• Support for new ad formats
  • Targeting other types of media
  • Developing market-leading/”hit” Google properties and consumer applications
  • Extend into adjacent SMB services (CBG is only a first step)
  • Treat advertisers as full-fledged businesses with a broad set of needs (not just advertising)
  • Ensure that we are not supplanted in the consumer buying cycle by eBay, AMZN, Yahoo in their effort to become one-stop shops in the full buying cycle
  • By bringing more product information to Google (e.g. via Base)
  • By providing users with a richer search experience (e.g. attribute search, vertical search, and richer product information and reviews)
  • By leveraging CCC apps to provide users with the product/service information they care about when they want it

New ad formats will be great for publishers, since it has been a while since there has been something new. Ad Links were the last, which were first launched a year ago, although the horizonal style was launched more recently. And I don't consider the referrals program to be a new ad unit style per se.

With the other types of media, we have seen the rich media beta test as well as Google's expansion into print ads, radio ads and click-to-call. They slide also mentions television advertising as well as direct mail.

Fighting for their AdSense publisher share is an obvious goal... and one that Yahoo Publisher Network (and in the future, MSN ContentAds) are working hard towards taking over some of that share. AdSense seems to still be doing a good job on that front for regular publishers - although some of that is definitely because of the lack of competition. Once YPN expands from their limited beta and begins accepting many more publishers - particularly from outside of the US - AdSense could see their market share strength weaken.

Another very important AdSense publisher share to consider is the role of the larger scale "premium" publishers. It seems that other companies (such as Kanoodle, Quigo, Industry Brains, ContextWeb... most which cater to large size publishers) are securing some of the former AdSense partners for their own programs over the last six months or so. However, this general impression could also be due to the fact that oftentimes these larger newly-formed partnerships are announced through press releases.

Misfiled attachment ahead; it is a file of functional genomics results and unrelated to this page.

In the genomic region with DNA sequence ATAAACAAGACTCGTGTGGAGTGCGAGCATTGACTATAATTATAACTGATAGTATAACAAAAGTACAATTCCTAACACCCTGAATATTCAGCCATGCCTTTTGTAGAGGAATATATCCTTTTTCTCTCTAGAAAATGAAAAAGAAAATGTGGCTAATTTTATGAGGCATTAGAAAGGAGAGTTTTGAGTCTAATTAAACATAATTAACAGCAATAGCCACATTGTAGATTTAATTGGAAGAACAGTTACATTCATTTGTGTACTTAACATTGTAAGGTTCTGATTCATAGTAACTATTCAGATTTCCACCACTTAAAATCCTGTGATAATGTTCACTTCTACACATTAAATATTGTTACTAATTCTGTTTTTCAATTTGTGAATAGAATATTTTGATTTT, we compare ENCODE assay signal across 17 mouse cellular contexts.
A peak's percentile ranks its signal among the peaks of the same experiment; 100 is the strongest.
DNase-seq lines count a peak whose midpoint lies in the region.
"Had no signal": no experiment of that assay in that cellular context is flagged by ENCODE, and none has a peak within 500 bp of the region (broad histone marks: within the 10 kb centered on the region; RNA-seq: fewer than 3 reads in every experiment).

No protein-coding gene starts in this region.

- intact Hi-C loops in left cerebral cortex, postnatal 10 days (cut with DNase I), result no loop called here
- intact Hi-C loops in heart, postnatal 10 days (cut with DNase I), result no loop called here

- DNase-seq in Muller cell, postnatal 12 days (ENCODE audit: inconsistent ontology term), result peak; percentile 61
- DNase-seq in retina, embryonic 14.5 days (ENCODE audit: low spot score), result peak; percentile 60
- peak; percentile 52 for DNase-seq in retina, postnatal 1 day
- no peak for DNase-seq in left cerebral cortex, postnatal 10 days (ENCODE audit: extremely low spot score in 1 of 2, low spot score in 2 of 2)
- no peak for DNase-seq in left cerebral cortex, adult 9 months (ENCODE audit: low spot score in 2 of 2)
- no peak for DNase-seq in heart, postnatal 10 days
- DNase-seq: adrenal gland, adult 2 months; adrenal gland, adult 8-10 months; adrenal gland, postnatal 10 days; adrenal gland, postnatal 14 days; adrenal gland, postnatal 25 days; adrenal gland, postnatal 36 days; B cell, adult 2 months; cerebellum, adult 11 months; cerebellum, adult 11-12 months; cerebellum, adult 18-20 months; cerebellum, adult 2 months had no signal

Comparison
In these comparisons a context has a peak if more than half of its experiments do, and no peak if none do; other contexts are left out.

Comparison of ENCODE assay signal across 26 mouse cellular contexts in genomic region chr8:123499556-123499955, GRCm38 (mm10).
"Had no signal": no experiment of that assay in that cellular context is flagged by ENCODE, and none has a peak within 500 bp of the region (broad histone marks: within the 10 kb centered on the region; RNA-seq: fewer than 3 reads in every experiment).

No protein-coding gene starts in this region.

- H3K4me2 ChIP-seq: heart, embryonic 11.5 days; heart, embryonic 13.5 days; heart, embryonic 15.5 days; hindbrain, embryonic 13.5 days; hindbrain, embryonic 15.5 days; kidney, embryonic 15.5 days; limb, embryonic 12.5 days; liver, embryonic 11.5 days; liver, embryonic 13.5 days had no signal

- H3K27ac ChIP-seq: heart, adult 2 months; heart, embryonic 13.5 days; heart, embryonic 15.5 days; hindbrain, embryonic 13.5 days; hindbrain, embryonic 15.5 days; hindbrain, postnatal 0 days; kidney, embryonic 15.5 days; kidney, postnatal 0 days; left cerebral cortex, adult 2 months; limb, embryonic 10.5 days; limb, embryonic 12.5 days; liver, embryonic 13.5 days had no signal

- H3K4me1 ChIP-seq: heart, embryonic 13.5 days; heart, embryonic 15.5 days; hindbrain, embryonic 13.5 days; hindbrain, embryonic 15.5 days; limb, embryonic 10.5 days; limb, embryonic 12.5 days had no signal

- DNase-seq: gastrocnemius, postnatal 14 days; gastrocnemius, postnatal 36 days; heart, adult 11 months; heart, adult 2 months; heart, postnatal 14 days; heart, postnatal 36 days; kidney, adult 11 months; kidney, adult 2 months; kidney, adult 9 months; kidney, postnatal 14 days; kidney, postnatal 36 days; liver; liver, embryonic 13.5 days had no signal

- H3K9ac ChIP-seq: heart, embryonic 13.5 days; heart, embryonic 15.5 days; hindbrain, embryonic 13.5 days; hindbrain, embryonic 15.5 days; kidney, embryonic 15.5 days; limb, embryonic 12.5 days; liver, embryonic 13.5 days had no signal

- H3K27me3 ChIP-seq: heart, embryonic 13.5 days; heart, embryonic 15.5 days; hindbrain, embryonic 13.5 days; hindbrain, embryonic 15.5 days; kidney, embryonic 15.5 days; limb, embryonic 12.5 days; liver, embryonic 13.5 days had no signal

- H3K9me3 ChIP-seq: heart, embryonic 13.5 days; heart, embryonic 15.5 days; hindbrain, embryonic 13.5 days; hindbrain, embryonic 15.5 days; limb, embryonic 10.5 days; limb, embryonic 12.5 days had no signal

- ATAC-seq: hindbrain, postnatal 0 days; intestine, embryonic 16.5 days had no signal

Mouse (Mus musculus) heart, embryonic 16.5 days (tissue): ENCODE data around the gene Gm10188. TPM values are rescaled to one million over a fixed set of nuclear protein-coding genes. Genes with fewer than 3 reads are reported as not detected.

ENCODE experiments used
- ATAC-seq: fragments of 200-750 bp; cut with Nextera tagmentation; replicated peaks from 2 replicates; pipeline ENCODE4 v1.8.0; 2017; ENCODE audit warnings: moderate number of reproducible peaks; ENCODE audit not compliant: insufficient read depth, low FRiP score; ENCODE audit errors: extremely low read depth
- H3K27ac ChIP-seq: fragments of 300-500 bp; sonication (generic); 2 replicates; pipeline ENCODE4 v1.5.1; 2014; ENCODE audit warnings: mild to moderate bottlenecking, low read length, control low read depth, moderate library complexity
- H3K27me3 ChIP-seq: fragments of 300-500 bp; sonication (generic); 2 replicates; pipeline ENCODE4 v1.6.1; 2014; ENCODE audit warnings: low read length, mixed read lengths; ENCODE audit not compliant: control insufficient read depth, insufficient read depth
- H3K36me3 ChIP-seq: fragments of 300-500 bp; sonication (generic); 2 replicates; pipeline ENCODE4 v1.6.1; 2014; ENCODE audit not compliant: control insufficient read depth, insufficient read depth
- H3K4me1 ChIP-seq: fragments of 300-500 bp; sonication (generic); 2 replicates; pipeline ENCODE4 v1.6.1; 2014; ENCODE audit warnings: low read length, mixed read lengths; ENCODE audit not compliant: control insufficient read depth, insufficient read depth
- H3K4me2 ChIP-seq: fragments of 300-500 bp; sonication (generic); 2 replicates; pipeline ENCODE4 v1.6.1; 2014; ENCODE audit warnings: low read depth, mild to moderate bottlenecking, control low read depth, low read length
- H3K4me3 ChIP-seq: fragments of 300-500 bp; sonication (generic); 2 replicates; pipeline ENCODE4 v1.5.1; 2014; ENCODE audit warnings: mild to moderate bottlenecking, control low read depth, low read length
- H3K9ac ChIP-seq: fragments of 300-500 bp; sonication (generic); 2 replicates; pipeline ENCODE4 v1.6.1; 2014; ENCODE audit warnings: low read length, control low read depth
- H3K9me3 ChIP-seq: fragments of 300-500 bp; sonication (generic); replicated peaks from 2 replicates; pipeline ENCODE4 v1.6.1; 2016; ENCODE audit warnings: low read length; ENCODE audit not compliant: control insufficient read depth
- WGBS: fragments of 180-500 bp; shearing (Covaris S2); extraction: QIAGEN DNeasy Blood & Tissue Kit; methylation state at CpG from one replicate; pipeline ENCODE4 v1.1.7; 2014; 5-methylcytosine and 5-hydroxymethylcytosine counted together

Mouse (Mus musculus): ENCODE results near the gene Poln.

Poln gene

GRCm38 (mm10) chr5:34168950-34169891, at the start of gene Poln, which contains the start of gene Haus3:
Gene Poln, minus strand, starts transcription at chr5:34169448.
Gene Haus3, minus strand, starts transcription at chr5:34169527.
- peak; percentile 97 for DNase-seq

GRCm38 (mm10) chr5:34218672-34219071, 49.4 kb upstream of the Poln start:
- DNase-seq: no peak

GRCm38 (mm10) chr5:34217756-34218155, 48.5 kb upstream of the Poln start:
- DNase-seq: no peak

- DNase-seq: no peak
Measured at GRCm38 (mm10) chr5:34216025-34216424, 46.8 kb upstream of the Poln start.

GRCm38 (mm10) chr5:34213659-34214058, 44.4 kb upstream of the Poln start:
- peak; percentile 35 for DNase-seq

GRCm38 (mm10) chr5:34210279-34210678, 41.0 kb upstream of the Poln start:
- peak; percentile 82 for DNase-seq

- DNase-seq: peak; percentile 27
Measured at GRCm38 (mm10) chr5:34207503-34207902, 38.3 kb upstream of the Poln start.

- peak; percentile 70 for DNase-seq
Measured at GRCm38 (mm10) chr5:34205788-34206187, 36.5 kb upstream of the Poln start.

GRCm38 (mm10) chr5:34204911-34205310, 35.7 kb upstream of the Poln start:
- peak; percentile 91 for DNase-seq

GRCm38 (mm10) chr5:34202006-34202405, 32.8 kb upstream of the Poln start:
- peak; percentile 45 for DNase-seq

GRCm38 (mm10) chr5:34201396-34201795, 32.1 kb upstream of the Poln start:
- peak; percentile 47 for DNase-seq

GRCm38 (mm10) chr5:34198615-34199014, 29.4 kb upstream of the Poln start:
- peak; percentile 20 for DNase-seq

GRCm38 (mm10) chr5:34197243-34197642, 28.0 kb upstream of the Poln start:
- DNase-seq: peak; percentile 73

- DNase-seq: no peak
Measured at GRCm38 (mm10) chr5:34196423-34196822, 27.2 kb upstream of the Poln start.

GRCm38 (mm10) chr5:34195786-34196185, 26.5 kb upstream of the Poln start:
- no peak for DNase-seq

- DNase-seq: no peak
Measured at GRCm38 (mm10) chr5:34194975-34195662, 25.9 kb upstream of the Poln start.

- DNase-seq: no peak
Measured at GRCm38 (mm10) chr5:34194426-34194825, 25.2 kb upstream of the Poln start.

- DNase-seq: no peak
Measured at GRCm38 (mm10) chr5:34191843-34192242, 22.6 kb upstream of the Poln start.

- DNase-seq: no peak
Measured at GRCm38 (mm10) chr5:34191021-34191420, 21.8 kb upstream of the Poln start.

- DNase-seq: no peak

The news of these notes has gotten plenty of coverage today, although there seemed to be very little mention of this in the initial days following the Analyst Day, although a few mentions about slides being changed during Analyst Day regarding the Google GDrive, although no one was able to save a copy of the powerpoint at the time. The first major story to break from the inadvertant disclosure was about the Google GDrive, although since the SEC notice, the focus has been more on the financial implications of the leak.

For more on the other things disclosed in the slides, read my article TeraGoogle, Google's Social Search Aspirations & More From Accidentally Released Analyst Day Notes on the Search Engine Watch Blog.

Posted by Jenstar at March 7, 2006 06:08 PM

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Good meeting you over lunch at the China Grill at SES NY last week.

Google can't have it their way any more. The Street loves to punish companies that don't play by their rules.

Wack, bad Google. Go sit in the "time out" corner, until you decide to act like a big boy company.


Posted by: Jordan Glogau at March 8, 2006 05:33 AM